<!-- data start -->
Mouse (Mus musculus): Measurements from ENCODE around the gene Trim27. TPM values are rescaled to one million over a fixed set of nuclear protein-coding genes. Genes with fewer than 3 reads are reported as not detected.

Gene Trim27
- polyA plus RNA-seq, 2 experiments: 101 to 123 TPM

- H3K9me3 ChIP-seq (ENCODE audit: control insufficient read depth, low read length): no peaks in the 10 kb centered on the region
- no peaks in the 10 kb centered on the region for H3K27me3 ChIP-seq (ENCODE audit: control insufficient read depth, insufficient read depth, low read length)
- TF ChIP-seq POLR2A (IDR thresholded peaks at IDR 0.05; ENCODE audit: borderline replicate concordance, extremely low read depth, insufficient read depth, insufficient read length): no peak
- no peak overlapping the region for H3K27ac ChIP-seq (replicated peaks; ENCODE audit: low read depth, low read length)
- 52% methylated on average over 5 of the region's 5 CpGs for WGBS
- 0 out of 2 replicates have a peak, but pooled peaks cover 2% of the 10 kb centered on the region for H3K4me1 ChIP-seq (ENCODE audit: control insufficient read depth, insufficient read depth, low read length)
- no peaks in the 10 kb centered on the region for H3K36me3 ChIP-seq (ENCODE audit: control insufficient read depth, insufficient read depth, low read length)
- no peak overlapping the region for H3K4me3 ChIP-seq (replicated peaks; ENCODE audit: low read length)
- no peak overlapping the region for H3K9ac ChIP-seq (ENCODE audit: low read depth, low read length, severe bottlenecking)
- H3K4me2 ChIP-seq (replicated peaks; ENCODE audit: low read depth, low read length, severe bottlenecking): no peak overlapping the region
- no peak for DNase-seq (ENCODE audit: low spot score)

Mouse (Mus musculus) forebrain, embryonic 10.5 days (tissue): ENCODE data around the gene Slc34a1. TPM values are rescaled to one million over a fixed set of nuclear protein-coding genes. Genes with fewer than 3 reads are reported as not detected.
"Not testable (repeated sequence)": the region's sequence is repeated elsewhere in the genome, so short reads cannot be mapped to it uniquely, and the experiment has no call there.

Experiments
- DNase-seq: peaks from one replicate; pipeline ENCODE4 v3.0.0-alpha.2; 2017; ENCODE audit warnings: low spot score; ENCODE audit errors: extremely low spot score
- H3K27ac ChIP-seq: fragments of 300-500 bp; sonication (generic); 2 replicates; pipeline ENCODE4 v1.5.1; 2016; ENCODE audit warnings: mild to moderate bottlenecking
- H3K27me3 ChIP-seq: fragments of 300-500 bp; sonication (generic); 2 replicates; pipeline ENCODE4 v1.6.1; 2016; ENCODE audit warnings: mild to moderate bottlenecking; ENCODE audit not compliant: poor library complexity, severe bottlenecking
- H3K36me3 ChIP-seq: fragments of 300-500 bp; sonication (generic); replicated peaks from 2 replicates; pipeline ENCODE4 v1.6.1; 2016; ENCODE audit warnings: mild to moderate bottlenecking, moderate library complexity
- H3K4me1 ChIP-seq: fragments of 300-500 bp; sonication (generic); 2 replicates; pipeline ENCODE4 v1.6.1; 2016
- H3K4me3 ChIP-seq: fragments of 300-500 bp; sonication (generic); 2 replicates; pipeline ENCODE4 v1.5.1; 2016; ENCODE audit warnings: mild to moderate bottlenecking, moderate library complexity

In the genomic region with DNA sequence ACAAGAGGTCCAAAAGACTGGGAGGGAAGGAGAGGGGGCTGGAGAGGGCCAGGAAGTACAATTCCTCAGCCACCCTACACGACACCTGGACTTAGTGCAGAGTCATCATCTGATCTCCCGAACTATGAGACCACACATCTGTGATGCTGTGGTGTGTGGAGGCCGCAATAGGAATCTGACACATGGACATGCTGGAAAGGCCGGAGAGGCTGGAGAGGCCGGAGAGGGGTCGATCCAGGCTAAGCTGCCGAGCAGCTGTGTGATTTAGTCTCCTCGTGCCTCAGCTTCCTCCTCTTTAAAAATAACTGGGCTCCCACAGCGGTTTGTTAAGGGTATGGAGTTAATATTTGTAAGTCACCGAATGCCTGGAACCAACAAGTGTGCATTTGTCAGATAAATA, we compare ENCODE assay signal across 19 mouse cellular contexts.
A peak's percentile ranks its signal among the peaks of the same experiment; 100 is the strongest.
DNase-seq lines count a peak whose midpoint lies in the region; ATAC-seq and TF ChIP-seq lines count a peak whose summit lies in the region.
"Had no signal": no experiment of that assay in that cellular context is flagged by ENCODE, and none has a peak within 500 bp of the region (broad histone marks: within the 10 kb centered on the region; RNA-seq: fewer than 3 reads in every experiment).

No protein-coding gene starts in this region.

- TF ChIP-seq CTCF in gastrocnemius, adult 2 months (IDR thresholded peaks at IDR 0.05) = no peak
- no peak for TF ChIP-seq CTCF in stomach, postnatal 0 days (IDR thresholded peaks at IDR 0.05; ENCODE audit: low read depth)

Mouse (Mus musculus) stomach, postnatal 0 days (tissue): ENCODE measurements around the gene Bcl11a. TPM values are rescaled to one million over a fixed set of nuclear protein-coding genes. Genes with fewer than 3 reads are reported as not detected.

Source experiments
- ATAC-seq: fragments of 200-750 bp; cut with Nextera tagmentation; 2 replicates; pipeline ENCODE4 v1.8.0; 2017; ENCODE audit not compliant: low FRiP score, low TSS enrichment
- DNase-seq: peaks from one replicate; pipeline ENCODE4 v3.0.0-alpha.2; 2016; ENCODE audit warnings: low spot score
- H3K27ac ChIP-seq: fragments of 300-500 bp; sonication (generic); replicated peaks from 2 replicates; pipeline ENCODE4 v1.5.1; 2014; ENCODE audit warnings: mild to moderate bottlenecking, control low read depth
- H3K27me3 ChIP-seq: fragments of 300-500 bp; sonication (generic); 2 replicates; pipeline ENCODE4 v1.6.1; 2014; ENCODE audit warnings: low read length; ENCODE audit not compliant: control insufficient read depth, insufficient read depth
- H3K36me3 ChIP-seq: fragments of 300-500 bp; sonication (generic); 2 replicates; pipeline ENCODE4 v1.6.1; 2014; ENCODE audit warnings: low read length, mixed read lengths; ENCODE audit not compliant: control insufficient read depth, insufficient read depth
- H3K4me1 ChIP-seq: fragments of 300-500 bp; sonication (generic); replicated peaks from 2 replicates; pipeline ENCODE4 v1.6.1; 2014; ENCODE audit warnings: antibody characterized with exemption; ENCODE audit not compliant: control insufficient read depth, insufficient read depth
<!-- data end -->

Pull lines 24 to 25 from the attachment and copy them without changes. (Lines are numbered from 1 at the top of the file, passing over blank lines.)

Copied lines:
In the genomic region with DNA sequence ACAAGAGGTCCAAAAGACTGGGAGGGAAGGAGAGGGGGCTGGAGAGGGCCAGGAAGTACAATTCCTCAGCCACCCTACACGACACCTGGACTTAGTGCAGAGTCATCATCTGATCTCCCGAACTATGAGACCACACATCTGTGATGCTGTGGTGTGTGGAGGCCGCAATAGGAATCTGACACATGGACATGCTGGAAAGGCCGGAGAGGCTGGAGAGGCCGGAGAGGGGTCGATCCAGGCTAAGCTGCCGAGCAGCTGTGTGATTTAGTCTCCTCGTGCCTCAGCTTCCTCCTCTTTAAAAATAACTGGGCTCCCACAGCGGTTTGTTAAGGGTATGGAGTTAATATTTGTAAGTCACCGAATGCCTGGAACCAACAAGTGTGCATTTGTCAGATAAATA, we compare ENCODE assay signal across 19 mouse cellular contexts.
A peak's percentile ranks its signal among the peaks of the same experiment; 100 is the strongest.